A tiny package to take a data frame that lists a pedigree in three columns (kid, pa, ma) and make a .dot file for a marriage node diagram of the thing. It also will write it out as a factor graph. And it will run dot on it if you have dot in your system path.
This is sort of a hairball at the moment, and I would do it all differently if I had the time to do it over, but oh well. it works for what I want to do at the moment.
The documentation isn't complete, but I mostly want to get this thing up on GitHub so Clemento, my homie at the lab, can draw some pedigrees.
You should have
dot from the
Graphviz package installed. If not, get it
from http://www.graphviz.org/ for your system and install it and make sure that
dot is in your PATH.
You should have
epstodpdf on your system. i.e. you ought to have ImageMagick
or something of the sort.
The program will try to open a PDF file with a system call to the "open" command, which might be a Mac thing, and not portable.
The easiest way to get and install this package is with the devtools package from within R:
Then, if that was successful, here you can see what the input is all about and do some examples
library(pedvis) # load the package # here is a simple input pedigree simple_test_ped()
Note that the names of the individuals have to be
strings NOT factors or integers. So, use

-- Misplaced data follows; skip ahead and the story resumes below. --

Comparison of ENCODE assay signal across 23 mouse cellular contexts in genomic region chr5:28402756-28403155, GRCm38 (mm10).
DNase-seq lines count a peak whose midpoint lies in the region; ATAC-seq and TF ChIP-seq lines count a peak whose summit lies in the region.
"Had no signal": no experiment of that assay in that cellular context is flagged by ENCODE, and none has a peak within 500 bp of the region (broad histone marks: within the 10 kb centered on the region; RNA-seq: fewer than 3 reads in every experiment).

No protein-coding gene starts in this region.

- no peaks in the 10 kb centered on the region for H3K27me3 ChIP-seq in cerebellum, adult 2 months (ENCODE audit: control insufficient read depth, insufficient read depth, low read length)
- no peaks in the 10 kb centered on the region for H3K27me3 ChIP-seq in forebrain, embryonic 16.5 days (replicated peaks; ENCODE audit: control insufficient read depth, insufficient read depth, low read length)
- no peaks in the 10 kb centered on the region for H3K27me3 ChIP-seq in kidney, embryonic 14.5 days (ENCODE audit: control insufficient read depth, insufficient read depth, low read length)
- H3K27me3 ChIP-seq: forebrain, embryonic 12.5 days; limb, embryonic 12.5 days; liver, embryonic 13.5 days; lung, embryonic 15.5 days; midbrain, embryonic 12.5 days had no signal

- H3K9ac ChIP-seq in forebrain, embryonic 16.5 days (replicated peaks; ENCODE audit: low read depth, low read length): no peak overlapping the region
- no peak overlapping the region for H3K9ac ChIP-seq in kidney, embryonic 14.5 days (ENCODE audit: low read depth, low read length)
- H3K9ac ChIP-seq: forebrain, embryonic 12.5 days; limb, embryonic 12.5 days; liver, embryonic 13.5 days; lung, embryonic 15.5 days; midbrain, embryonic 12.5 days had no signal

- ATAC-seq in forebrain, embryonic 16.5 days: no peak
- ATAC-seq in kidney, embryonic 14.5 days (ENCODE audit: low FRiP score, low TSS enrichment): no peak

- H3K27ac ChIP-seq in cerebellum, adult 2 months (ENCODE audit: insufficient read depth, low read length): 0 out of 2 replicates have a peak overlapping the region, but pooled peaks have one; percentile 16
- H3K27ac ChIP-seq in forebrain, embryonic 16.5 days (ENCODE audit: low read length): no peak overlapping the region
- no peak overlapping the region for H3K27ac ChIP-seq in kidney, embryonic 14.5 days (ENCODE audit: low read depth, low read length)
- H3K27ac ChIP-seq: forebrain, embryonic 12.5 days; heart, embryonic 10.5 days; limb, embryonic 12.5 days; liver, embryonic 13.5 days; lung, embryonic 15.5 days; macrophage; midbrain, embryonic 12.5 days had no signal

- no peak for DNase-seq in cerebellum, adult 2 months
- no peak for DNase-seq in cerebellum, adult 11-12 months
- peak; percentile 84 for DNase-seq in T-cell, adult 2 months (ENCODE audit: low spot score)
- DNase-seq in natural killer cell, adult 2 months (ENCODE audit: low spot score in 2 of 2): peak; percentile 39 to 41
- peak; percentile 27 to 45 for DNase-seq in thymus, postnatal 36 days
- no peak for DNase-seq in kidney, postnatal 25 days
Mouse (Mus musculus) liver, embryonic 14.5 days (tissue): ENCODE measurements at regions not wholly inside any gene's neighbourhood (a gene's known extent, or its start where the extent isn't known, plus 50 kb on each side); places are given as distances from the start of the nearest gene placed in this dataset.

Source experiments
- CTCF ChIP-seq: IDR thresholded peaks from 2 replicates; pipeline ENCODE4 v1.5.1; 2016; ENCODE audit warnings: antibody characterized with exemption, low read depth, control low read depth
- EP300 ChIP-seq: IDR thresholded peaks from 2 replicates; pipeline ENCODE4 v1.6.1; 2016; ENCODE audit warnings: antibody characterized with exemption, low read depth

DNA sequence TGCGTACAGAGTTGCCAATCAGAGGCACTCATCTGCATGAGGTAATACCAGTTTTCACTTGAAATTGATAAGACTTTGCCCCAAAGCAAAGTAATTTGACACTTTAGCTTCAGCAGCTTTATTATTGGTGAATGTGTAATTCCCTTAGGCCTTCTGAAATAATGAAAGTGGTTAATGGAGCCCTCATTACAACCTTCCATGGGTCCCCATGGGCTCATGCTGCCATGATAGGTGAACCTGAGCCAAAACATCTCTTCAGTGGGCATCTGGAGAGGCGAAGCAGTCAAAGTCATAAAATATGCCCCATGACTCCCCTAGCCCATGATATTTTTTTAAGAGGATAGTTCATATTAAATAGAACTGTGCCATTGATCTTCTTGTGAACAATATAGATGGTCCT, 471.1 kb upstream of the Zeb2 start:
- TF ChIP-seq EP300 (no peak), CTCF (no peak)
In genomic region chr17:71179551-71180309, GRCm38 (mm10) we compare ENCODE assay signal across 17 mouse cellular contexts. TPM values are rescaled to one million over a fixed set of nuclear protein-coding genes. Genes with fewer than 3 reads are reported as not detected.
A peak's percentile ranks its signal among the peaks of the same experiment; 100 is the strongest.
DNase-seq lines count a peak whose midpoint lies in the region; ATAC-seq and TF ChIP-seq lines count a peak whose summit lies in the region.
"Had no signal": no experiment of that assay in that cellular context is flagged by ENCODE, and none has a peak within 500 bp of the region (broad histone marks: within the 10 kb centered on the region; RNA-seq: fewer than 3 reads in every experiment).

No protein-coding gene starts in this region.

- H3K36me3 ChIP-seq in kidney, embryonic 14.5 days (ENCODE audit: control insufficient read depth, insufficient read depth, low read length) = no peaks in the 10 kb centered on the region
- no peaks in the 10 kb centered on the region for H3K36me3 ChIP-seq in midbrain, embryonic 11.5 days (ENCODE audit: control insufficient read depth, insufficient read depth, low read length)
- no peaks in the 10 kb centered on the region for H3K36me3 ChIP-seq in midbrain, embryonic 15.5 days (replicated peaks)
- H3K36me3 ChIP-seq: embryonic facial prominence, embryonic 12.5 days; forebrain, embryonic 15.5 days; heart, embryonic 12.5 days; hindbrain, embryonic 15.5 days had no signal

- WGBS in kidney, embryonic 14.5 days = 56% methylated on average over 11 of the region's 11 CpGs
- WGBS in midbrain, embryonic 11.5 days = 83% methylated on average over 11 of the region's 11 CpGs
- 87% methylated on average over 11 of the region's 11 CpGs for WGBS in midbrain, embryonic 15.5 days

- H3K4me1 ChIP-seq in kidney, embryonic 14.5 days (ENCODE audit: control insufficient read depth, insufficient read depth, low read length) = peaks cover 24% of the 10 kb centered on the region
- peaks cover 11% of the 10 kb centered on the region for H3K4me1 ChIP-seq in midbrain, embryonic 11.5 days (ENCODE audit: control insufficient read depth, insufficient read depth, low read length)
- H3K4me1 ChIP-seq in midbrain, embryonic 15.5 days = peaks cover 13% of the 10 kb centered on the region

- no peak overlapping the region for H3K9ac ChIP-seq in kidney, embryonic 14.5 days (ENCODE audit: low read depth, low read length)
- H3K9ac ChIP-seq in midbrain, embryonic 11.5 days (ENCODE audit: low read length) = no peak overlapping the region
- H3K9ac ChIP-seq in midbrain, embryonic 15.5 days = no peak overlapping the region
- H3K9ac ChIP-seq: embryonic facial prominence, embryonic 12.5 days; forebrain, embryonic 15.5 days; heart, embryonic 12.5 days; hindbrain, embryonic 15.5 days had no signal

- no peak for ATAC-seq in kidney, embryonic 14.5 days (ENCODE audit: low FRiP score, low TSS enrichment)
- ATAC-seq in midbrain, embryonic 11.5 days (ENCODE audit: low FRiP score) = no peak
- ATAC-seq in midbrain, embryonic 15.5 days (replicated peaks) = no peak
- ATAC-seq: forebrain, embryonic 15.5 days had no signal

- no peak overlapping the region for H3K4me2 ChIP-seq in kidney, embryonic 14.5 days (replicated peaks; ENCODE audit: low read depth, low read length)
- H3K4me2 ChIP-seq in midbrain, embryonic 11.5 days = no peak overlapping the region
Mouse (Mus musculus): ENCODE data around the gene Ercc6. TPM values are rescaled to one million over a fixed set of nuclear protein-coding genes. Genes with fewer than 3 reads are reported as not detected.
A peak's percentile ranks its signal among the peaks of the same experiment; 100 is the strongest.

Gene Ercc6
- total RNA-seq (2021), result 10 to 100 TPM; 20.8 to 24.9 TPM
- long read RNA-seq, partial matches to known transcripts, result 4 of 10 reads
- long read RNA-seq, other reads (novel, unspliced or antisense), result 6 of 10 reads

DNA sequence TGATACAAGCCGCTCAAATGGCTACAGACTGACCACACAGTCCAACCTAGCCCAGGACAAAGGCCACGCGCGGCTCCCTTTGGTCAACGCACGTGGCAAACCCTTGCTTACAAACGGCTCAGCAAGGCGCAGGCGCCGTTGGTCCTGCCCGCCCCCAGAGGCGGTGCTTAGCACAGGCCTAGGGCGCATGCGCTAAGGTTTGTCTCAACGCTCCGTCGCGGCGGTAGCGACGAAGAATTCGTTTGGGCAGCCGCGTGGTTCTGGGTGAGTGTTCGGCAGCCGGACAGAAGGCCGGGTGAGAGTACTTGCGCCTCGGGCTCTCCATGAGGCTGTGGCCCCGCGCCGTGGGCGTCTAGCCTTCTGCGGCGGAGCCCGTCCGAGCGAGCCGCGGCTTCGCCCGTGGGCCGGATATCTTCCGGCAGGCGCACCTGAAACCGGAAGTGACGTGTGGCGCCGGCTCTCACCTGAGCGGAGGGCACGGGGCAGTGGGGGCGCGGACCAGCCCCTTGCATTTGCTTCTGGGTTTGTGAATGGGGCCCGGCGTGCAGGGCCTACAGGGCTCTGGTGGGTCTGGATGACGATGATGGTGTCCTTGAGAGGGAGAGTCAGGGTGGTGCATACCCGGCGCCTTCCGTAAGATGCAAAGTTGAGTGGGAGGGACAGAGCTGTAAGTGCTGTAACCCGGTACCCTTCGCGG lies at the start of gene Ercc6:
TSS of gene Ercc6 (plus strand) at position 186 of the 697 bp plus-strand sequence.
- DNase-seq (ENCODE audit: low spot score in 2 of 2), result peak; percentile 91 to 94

stringsAsFactors = FALSE
if reading in a data frame with
Here we draw that simple pedigree as a marriage node diagram and we put labels on everyone and we make some of the p-node factors invisible (that should sound cryptic...). And we make a few of the individuals shaded by telling the function we have observed data on them.
stp <- simple_test_ped() all_names <- unique(unlist(stp)) out_list <- ped2dot(stp, ShowLabelNodes = all_names, pfactorNodeStyle = "invis", pfactorEdgeStyle = "invis", ObsNodes = c(letters[1:8], 1:5, 10:12), outf = "testy" )
Note that running this function will create a file called testy.dot in the current working directory. It will then run dot on it and make testy.ps, and then convert that to a pdf with epstopdf. Then it will open that PDF file with the default PDF viewer. It also makes an svg version so you can edit it with Inkscape.
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